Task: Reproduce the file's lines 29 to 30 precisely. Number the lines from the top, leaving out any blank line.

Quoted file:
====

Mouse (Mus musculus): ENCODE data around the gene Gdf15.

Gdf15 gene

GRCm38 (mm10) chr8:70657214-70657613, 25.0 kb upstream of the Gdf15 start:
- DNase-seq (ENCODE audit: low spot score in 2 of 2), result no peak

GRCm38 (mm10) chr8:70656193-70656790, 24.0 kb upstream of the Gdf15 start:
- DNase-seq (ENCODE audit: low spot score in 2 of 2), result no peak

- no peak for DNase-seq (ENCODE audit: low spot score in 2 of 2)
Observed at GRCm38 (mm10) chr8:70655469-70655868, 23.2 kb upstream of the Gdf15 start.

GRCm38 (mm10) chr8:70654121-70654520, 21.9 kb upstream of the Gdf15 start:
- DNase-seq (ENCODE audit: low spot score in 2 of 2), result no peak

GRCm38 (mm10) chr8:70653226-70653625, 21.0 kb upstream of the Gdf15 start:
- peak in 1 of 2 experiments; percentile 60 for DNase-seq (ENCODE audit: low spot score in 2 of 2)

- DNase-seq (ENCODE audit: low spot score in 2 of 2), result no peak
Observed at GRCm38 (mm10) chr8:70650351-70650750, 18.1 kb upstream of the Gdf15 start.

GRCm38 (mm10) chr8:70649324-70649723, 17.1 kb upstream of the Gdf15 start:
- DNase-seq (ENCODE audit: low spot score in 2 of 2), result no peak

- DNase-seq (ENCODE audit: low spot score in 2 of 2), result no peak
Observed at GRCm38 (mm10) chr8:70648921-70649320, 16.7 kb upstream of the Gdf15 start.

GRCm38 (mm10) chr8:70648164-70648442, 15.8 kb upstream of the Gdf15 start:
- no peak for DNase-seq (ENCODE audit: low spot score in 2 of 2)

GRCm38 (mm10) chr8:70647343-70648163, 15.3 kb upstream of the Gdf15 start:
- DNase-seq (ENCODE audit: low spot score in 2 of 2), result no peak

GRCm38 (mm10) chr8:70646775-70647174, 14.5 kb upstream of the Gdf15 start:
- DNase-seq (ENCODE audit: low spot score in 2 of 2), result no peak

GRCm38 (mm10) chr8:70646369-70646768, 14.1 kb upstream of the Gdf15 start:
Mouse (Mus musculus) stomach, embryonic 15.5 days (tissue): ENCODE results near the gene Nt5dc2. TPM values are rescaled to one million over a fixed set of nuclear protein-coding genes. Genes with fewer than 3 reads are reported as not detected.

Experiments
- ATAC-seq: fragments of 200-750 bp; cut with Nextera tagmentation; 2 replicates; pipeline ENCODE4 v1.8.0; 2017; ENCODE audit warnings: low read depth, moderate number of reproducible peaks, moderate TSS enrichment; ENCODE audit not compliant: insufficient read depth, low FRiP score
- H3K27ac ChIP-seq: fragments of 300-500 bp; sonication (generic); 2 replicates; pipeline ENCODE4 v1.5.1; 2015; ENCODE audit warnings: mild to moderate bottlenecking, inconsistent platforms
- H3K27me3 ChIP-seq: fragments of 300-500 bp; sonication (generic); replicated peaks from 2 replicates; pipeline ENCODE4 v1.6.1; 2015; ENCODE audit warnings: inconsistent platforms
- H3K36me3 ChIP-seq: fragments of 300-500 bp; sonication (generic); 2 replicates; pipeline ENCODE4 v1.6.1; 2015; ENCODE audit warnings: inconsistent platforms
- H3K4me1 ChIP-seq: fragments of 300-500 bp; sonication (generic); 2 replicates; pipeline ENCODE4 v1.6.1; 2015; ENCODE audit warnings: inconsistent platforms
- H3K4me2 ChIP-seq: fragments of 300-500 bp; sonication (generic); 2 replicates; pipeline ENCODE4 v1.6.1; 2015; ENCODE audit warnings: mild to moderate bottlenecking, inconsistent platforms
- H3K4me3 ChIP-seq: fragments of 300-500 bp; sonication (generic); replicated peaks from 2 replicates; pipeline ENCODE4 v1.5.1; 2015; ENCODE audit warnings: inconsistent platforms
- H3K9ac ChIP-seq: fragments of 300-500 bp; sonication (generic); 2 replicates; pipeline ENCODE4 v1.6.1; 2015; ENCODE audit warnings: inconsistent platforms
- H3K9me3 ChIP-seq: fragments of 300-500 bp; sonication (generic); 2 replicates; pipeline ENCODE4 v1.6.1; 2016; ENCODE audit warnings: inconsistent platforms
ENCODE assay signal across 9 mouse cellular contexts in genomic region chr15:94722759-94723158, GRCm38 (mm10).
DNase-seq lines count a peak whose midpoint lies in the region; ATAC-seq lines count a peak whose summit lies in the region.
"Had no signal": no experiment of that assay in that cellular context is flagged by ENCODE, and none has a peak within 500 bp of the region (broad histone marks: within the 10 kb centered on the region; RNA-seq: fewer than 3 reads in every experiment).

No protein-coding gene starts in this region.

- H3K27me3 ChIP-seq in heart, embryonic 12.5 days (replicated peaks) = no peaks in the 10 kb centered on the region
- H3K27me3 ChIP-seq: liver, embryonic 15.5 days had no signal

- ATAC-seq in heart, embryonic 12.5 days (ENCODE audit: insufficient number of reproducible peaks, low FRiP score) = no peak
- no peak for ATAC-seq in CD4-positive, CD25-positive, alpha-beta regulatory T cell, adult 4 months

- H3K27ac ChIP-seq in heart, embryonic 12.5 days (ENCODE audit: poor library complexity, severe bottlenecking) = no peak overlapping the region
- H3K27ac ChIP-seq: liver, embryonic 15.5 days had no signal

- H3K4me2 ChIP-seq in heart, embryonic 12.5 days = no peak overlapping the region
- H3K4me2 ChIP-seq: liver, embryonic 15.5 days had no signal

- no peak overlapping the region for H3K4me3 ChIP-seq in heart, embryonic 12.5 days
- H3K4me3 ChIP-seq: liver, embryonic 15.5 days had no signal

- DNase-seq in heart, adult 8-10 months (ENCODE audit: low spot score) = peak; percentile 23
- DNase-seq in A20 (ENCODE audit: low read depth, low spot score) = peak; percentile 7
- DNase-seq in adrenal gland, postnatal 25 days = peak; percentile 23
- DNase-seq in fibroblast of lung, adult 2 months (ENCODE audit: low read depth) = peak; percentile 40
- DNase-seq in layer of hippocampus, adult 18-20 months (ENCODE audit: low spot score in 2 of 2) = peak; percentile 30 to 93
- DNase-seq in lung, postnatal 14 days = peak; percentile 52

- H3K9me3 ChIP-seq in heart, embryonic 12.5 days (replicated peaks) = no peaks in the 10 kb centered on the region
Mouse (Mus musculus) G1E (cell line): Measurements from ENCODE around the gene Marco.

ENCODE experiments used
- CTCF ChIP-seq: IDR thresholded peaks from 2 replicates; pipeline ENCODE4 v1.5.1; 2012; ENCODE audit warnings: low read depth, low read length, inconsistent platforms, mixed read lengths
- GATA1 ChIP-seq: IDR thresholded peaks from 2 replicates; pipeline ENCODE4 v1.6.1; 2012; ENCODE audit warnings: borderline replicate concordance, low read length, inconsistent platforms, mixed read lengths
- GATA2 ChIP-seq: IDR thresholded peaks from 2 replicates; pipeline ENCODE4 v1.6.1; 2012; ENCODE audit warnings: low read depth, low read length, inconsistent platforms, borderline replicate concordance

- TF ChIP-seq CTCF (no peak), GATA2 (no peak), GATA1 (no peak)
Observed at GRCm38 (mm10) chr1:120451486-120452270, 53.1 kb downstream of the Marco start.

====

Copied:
- H3K27ac ChIP-seq: fragments of 300-500 bp; sonication (generic); 2 replicates; pipeline ENCODE4 v1.5.1; 2015; ENCODE audit warnings: mild to moderate bottlenecking, inconsistent platforms
- H3K27me3 ChIP-seq: fragments of 300-500 bp; sonication (generic); replicated peaks from 2 replicates; pipeline ENCODE4 v1.6.1; 2015; ENCODE audit warnings: inconsistent platforms